Susan Howe was born on June 10, 1937, in Boston, Massachusetts. She is the author of several poetry collections, including Debths (New Directions, 2017), which received the 2018 Griffin International Poetry Prize; That This (New Directions, 2010); The Midnight (New Directions, 2003); Kidnapped (Coracle, 2002); The Europe of Trusts (New Directions, 2002); Pierce-Arrow (New Directions, 1999); Frame Structures: Early Poems 1974–1979 (New Directions, 1996); The Nonconformist’s Memorial (New Directions, 1993); The Europe of Trusts: Selected Poems (New Directions, 1990); and Singularities (Wesleyan University Press, 1990).
Howe is also the author of two books of criticism: The Birth-Mark: Unsettling the Wilderness in American Literary History (Wesleyan University Press, 1993), which was named an “International Book of the Year” by the Times Literary Supplement, and My Emily Dickinson (New Directions, 1985). Her work also has appeared in Anthology of American Poetry, edited by Cary Nelson (Oxford University Press, 1999); The Norton Anthology of Contemporary American Poetry (2003); and Poems for the Millennium, Volume Two, edited by Pierre Joris and Jerome Rotherberg (University of California Press, 1998).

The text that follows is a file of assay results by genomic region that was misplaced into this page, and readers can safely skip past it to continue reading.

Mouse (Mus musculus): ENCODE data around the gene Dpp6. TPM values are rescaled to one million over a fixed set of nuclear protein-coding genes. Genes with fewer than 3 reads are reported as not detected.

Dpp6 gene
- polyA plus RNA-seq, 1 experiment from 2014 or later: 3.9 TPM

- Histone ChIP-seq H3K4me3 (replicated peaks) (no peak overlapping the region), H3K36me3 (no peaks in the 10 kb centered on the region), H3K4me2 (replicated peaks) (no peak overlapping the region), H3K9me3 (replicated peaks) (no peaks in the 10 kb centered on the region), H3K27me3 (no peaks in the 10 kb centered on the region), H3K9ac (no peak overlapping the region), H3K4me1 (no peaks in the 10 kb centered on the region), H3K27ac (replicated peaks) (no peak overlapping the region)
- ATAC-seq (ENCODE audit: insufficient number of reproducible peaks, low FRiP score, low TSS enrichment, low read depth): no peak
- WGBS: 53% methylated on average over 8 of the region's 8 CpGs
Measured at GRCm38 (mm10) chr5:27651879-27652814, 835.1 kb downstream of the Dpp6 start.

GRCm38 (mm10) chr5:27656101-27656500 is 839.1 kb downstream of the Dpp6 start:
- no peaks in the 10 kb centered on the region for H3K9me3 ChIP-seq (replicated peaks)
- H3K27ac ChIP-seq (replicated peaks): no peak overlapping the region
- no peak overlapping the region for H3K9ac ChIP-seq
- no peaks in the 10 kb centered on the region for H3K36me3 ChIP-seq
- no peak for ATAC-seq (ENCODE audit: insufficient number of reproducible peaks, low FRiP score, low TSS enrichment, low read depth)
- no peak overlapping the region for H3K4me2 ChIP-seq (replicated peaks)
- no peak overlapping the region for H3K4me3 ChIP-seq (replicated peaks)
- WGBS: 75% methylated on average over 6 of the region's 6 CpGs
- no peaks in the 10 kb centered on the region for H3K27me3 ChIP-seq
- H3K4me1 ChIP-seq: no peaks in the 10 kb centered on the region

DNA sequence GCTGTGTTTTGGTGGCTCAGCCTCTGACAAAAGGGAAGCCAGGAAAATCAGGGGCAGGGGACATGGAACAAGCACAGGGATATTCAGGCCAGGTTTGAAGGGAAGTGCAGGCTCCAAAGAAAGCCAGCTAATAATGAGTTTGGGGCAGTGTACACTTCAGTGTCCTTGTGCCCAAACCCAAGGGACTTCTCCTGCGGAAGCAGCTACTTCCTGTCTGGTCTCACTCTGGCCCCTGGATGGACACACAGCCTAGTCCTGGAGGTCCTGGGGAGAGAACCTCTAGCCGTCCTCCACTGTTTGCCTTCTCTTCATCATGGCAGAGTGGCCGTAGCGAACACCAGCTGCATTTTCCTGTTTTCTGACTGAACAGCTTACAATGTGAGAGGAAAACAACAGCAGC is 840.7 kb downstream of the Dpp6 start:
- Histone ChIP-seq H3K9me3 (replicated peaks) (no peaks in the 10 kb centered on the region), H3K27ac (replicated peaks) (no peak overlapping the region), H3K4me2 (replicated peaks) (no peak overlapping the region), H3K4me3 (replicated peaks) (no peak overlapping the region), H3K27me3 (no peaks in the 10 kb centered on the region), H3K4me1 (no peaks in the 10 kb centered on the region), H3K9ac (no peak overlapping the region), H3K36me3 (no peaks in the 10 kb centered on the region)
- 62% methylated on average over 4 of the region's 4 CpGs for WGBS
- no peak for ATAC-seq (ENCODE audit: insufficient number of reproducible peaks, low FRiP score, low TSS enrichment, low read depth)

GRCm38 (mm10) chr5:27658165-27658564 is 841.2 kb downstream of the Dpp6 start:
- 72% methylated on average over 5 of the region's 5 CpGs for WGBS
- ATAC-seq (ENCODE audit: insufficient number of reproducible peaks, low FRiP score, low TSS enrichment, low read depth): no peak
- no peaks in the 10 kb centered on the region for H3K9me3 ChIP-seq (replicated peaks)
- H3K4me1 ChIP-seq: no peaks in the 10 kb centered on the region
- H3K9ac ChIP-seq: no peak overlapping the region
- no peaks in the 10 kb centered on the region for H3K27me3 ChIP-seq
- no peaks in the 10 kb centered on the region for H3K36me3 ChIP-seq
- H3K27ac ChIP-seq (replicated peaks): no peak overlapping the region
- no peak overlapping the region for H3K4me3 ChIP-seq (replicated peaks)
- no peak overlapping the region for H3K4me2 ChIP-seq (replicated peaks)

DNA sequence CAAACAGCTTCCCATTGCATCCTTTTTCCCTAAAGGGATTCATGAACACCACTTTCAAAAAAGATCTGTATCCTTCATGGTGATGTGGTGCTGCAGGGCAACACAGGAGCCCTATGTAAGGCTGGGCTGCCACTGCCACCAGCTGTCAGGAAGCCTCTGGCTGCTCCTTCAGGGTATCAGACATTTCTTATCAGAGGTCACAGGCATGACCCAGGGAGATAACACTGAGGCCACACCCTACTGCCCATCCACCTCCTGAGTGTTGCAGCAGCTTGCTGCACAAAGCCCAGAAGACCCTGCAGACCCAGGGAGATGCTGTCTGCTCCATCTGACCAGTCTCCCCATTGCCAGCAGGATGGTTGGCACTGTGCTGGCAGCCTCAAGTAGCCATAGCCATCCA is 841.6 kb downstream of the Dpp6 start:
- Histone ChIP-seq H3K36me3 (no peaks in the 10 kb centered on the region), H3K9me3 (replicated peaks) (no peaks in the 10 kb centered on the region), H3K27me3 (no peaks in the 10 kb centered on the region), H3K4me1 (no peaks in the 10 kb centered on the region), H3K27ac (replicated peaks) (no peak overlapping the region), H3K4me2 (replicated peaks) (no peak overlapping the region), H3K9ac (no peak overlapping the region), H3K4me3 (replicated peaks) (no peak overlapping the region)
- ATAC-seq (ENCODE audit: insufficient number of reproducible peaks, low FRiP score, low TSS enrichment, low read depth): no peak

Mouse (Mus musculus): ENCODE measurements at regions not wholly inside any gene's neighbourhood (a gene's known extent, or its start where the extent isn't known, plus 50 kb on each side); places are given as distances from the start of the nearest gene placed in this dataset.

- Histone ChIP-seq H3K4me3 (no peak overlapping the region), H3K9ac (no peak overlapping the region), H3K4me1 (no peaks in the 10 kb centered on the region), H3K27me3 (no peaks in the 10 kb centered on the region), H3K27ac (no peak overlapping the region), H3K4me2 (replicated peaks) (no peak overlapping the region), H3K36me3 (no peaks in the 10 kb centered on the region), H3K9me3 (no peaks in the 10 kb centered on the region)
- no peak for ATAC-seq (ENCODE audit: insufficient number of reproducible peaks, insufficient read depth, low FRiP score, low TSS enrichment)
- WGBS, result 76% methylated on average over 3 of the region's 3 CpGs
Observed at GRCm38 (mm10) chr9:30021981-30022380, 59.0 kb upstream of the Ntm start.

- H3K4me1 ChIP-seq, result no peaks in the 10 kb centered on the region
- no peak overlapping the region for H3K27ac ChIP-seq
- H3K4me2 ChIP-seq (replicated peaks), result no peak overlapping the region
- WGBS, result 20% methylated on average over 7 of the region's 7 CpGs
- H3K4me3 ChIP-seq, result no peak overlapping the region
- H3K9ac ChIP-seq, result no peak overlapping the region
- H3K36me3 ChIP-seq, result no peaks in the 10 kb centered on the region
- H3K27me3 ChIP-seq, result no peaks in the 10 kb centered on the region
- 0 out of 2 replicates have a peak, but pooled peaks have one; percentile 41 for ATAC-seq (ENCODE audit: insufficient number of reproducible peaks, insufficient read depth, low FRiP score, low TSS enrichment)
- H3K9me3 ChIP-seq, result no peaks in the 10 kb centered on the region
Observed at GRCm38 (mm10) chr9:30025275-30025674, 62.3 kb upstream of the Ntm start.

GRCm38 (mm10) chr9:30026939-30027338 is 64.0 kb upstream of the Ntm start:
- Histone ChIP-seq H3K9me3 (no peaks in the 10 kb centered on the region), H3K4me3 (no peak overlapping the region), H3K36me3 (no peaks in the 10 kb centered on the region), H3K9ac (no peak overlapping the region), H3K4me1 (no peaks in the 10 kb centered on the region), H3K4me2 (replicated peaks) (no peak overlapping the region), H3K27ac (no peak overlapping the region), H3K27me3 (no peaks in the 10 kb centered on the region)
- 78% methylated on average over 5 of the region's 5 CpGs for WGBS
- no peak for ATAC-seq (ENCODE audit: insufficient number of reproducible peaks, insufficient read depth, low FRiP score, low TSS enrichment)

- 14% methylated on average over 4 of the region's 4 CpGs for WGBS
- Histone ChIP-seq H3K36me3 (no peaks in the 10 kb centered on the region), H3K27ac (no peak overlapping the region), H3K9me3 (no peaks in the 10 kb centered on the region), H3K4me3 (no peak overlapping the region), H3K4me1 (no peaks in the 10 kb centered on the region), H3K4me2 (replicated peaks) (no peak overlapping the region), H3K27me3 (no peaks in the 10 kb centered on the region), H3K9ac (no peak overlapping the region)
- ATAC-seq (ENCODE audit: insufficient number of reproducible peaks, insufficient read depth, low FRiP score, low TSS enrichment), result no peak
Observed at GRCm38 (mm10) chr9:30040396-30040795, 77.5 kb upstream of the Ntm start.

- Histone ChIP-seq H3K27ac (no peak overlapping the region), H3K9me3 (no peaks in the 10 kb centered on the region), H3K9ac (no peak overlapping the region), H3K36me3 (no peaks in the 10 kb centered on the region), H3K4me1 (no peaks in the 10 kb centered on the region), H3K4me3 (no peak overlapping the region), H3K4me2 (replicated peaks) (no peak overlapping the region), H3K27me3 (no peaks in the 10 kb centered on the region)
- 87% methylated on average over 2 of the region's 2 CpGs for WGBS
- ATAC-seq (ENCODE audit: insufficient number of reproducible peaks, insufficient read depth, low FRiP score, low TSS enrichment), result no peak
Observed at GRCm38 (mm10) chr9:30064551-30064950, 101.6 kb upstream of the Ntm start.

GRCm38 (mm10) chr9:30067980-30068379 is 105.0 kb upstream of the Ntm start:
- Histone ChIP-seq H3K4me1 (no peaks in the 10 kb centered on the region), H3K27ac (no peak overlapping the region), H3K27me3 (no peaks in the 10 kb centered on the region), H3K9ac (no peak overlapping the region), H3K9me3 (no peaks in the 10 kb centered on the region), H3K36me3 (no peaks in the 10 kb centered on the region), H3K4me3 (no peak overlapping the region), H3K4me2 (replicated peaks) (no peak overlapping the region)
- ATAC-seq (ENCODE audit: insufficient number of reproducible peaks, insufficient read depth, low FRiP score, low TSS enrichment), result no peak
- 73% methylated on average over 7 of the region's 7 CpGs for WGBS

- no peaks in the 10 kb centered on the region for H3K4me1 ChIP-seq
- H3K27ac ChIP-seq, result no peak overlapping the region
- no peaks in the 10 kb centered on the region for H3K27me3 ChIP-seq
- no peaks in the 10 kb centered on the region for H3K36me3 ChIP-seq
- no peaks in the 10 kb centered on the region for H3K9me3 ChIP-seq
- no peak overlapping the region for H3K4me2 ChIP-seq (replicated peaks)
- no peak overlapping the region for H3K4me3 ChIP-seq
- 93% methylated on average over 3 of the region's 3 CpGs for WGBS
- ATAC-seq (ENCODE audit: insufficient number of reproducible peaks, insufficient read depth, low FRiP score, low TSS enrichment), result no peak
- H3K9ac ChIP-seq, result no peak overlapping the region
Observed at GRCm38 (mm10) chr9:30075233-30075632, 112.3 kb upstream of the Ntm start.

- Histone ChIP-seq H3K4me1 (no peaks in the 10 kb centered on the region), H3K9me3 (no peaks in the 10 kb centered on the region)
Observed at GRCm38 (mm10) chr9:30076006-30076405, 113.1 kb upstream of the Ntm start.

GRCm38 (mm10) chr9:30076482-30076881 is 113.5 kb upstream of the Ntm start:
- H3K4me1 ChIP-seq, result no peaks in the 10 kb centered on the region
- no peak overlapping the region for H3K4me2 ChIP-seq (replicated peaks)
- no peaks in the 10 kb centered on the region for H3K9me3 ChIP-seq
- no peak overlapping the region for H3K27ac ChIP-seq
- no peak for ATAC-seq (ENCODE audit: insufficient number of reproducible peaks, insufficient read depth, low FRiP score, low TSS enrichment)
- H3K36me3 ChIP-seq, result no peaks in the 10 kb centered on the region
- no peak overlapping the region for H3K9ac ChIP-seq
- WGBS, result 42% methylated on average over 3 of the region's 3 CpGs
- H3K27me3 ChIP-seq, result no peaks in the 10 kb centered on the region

Howe has received two American Book Awards from the Before Columbus Foundation and was elected to the American Academy of Arts and Sciences in 1999. In 1996, she was awarded a Guggenheim Fellowship and, in the winter of 1998, she was named a distinguished fellow at the Stanford Institute of the Humanities. In 2011, Howe received Yale University’s Bollingen Prize in American Poetry.
She was a longtime professor of English at the State University of New York at Buffalo and held the Samuel P. Capen Chair of Poetry and the Humanities. She served as a Chancellor of the Academy of American Poets from 2001 to 2006. She lives in Guilford, Connecticut.